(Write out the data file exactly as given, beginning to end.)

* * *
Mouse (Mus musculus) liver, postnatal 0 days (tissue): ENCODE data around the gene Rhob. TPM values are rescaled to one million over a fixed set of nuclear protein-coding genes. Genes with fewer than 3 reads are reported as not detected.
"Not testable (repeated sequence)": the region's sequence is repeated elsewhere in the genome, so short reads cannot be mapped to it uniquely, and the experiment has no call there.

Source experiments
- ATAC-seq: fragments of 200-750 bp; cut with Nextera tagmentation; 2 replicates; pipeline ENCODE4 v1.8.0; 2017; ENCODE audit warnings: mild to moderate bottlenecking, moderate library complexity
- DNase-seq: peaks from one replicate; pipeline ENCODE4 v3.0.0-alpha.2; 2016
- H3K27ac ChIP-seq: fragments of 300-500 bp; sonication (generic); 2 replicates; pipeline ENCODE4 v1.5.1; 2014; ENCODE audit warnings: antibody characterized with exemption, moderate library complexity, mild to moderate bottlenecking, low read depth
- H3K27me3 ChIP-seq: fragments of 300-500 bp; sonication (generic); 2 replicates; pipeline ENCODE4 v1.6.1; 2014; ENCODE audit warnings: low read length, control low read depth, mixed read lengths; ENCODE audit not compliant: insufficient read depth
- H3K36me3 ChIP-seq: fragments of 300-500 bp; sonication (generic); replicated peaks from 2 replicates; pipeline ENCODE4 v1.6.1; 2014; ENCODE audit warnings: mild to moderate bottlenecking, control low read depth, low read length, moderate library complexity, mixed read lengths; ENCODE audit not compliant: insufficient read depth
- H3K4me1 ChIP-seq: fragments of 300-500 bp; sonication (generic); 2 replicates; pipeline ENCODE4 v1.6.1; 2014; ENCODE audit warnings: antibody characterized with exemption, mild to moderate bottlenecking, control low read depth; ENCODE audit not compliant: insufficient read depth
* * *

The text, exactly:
Mouse (Mus musculus) liver, postnatal 0 days (tissue): ENCODE data around the gene Rhob. TPM values are rescaled to one million over a fixed set of nuclear protein-coding genes. Genes with fewer than 3 reads are reported as not detected.
"Not testable (repeated sequence)": the region's sequence is repeated elsewhere in the genome, so short reads cannot be mapped to it uniquely, and the experiment has no call there.

Source experiments
- ATAC-seq: fragments of 200-750 bp; cut with Nextera tagmentation; 2 replicates; pipeline ENCODE4 v1.8.0; 2017; ENCODE audit warnings: mild to moderate bottlenecking, moderate library complexity
- DNase-seq: peaks from one replicate; pipeline ENCODE4 v3.0.0-alpha.2; 2016
- H3K27ac ChIP-seq: fragments of 300-500 bp; sonication (generic); 2 replicates; pipeline ENCODE4 v1.5.1; 2014; ENCODE audit warnings: antibody characterized with exemption, moderate library complexity, mild to moderate bottlenecking, low read depth
- H3K27me3 ChIP-seq: fragments of 300-500 bp; sonication (generic); 2 replicates; pipeline ENCODE4 v1.6.1; 2014; ENCODE audit warnings: low read length, control low read depth, mixed read lengths; ENCODE audit not compliant: insufficient read depth
- H3K36me3 ChIP-seq: fragments of 300-500 bp; sonication (generic); replicated peaks from 2 replicates; pipeline ENCODE4 v1.6.1; 2014; ENCODE audit warnings: mild to moderate bottlenecking, control low read depth, low read length, moderate library complexity, mixed read lengths; ENCODE audit not compliant: insufficient read depth
- H3K4me1 ChIP-seq: fragments of 300-500 bp; sonication (generic); 2 replicates; pipeline ENCODE4 v1.6.1; 2014; ENCODE audit warnings: antibody characterized with exemption, mild to moderate bottlenecking, control low read depth; ENCODE audit not compliant: insufficient read depth